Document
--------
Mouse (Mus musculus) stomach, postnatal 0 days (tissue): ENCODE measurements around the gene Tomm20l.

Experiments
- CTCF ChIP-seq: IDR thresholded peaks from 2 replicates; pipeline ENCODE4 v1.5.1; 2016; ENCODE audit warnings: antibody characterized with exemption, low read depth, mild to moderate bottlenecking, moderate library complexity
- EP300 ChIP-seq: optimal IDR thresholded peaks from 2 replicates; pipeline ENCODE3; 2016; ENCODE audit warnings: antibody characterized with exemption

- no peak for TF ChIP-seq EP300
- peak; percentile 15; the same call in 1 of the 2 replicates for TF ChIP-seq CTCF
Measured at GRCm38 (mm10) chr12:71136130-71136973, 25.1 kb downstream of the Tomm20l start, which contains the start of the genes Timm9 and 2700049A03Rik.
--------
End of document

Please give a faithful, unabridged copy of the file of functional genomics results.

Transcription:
Mouse (Mus musculus) stomach, postnatal 0 days (tissue): ENCODE measurements around the gene Tomm20l.

Experiments
- CTCF ChIP-seq: IDR thresholded peaks from 2 replicates; pipeline ENCODE4 v1.5.1; 2016; ENCODE audit warnings: antibody characterized with exemption, low read depth, mild to moderate bottlenecking, moderate library complexity
- EP300 ChIP-seq: optimal IDR thresholded peaks from 2 replicates; pipeline ENCODE3; 2016; ENCODE audit warnings: antibody characterized with exemption

- no peak for TF ChIP-seq EP300
- peak; percentile 15; the same call in 1 of the 2 replicates for TF ChIP-seq CTCF
Measured at GRCm38 (mm10) chr12:71136130-71136973, 25.1 kb downstream of the Tomm20l start, which contains the start of the genes Timm9 and 2700049A03Rik.